A powerful statement.
September is the time for raising awareness of childhood cancer, and that’s exactly what one mother from the U.K. had in mind when she shared her daughter’s last school photo to Facebook.
8-year-old Emily Apicella passed away in December 2015 from a Wilms’ tumor, a rare cancer that begins in the kidneys. Her battle against the disease started in January 2013 with surgeries, chemotherapy and clinical trials.
“In July to August 2015, we came off trial as it wasn’t working and came home to make memories of our time left,” Emily’s mom Julie told Huffington Post U.K. “There were no treatments left to try.”
On September 7, Apicella edited her daughter’s final school photo from 2015 together with a photo of the same spot in 2016, and posted the results to Facebook in the hopes of persuading her friends to add a gold ribbon for childhood cancer awareness to their profile photos.
“Raising awareness of symptoms and that childhood cancer is not rare, [its] the first hurdle to jump,” Apicella wrote on Facebook. “Eventually, the gold ribbon of childhood cancer will be as well-known as the pink ribbon for breast cancer, but it takes people to actually post on social media for this to happen.”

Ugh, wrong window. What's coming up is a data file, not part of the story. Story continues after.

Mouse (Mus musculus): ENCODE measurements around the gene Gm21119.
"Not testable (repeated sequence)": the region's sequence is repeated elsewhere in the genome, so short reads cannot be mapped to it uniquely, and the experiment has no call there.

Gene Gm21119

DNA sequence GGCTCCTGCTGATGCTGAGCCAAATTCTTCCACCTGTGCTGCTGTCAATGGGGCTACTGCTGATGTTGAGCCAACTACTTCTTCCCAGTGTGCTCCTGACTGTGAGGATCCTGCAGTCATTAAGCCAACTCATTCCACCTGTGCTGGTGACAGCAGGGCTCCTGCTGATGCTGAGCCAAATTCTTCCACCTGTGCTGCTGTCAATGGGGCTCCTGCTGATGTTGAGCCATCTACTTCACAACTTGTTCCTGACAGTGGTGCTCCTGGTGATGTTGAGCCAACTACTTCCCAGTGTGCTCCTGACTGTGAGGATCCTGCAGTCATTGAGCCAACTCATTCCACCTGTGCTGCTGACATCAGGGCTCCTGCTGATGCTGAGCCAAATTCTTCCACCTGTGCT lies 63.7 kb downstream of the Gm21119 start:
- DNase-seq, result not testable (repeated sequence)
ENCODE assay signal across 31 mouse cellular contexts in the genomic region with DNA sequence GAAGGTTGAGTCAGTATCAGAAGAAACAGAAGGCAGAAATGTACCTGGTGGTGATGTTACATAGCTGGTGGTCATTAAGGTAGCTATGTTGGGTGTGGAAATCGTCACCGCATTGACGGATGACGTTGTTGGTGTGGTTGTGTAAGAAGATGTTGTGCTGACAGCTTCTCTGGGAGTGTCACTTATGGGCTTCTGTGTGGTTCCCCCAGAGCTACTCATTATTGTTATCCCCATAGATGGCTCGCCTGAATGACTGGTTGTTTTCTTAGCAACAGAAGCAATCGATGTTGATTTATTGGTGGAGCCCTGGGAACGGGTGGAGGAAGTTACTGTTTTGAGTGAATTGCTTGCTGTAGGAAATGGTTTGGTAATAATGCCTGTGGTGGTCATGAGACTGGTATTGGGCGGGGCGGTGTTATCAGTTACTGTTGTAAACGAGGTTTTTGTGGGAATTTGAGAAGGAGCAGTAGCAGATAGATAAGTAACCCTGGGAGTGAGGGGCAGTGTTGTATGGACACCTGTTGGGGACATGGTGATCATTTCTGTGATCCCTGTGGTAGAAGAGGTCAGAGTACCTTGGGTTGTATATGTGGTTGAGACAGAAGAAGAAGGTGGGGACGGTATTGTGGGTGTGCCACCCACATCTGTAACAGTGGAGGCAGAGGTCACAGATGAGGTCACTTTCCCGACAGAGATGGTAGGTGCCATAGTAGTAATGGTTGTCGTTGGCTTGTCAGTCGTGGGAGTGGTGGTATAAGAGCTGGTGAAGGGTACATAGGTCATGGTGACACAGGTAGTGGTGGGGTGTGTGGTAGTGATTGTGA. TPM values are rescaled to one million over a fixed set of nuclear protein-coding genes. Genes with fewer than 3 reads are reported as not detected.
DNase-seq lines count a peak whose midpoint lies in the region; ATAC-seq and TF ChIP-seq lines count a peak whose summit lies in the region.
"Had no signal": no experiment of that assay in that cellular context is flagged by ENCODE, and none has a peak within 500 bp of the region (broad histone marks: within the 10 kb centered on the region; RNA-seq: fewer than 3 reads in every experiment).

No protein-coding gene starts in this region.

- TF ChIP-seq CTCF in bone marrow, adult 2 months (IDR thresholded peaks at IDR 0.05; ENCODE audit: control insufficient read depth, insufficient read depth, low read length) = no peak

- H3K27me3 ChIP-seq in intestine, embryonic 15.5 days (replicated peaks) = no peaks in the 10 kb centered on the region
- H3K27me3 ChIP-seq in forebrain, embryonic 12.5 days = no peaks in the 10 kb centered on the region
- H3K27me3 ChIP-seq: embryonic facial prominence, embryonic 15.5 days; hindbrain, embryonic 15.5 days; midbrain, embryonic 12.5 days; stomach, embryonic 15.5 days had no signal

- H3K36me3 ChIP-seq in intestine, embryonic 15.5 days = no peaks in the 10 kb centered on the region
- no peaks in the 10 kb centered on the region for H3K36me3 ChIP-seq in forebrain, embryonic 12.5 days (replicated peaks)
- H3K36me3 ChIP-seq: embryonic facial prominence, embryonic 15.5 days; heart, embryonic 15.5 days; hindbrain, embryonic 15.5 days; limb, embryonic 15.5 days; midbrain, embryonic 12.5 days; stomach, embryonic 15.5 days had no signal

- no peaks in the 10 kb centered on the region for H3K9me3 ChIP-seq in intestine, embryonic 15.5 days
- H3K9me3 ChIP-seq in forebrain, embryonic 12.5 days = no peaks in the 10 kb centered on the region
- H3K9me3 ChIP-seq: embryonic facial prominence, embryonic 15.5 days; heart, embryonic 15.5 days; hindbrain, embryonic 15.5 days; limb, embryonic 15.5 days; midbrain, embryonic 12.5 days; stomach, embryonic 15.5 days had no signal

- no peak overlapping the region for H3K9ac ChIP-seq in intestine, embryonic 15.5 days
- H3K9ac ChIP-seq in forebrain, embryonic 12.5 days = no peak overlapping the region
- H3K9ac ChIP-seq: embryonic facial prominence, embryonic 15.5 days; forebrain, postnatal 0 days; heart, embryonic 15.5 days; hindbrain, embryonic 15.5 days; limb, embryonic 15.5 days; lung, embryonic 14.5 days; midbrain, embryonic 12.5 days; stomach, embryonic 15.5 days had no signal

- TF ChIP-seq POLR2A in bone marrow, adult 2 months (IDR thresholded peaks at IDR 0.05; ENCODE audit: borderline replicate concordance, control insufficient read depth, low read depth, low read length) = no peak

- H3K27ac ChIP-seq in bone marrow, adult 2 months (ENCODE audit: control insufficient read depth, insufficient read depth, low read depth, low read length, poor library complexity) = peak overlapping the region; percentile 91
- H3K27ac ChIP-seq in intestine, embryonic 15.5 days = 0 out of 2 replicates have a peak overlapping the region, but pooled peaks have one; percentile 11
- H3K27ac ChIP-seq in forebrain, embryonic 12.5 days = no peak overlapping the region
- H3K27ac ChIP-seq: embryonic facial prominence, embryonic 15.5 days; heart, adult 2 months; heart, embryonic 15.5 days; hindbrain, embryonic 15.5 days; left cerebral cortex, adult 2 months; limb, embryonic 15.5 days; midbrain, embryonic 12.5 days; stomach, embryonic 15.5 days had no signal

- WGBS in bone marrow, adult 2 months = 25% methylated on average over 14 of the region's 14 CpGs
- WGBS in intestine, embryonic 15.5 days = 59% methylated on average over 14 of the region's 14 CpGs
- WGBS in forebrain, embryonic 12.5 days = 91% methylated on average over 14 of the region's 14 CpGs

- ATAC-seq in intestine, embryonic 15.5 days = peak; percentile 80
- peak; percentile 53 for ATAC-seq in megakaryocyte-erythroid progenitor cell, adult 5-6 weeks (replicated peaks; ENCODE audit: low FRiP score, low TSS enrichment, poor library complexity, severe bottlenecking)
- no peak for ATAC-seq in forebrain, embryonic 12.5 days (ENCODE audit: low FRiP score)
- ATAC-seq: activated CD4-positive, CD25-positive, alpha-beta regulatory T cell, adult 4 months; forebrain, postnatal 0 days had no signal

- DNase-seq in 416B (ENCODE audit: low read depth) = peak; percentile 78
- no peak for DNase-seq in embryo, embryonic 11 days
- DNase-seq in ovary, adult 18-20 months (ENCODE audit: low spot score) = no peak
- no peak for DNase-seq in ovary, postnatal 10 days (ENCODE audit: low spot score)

As of September 15, her Facebook post has received over 10,000 shares.
Although cancer is the second most common cause of death for kids in the U.S. ages 1 to 14, the tide is now changing. The mortality rate for childhood cancer in the U.S. is declining, potentially in part because of increased awareness as well as advances in treatment.
G9, a childhood cancer nonprofit, recommends increasing childhood cancer awareness and raising donations by organizing penny wars in schools, asking businesses to hang gold ribbon decorations and sharing the hashtag #growGold on social media.
Or, as Apicella suggested, you can raise awareness by adding a gold ribbon to your Facebook profile. It’s a small — and simple — step you can take to contribute in the fight to end childhood cancer.